A basic question that comes up often at meetings of arts entrepreneurship educators is “what should we be teaching?” As I was preparing to write the editor’s introduction to the Winter 2016 issue of Artivate: A Journal of Entrepreneurship in the Arts, I realized that two articles in the issue as well as two additional articles we had recently published all contained studies of just that question: “What are the crucial skills for arts entrepreneurs?” Through both qualitative and quantitative inquiry, the four articles described several overlapping families of skills that I summarized in a table:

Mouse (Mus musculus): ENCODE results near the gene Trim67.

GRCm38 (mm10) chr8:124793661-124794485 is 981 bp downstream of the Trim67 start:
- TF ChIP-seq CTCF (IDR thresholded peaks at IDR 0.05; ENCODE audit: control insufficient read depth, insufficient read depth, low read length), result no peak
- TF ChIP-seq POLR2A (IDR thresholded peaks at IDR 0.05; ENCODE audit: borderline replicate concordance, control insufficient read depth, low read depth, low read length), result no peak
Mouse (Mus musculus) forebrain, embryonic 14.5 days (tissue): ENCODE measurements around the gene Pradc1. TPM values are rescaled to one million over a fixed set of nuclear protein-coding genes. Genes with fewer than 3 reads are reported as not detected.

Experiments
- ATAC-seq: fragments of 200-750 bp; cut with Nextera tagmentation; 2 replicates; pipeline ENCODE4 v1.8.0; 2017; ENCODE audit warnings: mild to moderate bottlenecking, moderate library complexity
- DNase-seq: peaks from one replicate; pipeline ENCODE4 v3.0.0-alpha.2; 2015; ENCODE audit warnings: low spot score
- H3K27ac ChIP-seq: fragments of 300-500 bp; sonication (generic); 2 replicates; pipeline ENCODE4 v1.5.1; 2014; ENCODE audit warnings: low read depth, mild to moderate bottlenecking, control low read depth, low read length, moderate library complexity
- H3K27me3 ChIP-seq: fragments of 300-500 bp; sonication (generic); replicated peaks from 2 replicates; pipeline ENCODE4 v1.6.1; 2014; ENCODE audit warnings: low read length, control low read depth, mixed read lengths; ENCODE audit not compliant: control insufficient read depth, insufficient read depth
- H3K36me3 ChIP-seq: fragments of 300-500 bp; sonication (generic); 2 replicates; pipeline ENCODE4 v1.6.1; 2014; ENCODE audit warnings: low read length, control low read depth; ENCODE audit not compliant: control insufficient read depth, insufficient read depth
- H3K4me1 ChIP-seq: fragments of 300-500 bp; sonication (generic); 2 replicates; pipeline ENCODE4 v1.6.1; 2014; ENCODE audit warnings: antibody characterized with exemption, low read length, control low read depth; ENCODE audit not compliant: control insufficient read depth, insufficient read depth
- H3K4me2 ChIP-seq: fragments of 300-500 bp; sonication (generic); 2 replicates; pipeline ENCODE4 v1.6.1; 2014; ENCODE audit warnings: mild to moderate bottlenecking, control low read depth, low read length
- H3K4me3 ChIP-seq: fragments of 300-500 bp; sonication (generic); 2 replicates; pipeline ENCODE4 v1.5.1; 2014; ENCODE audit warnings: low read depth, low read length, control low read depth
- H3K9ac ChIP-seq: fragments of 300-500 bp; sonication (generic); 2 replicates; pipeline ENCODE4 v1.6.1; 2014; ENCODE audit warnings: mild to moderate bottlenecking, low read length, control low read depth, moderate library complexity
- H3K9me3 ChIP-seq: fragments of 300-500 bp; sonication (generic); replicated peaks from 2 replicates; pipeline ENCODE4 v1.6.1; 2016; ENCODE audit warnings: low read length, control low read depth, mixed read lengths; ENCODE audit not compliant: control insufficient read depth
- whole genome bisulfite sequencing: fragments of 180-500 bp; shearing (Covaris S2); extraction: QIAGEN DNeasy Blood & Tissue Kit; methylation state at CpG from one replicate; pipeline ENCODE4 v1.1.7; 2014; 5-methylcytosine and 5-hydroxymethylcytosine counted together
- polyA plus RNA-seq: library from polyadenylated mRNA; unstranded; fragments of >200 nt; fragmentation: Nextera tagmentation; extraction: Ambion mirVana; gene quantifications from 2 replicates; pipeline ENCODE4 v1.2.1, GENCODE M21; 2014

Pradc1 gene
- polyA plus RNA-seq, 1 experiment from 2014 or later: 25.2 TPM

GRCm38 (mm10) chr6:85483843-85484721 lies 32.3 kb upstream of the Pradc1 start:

The skills families include networking, especially networking for collaboration (which is confirmed by some other research we’ve done recently); hard skills for business, although this is only considered crucial by 2 of the 4 research teams; two modes of cognition: the strategic and the creative; confidence or “self-efficacy” (which I’ve noted earlier is best taught or developed experientially); communication, including marketing communication; and understanding context and recognize opportunity, a core competency for entrepreneurs in any field.
With this summary, the core competencies for arts entrepreneurship begin to emerge, signaling the beginnings of the maturation of the field itself.
(Table source: Essig, L. (2016). Editor’s introduction to the Winter 2016 issue. Artivate: A Journal of Entrepreneurship in the Arts 5 (1), 1-3.)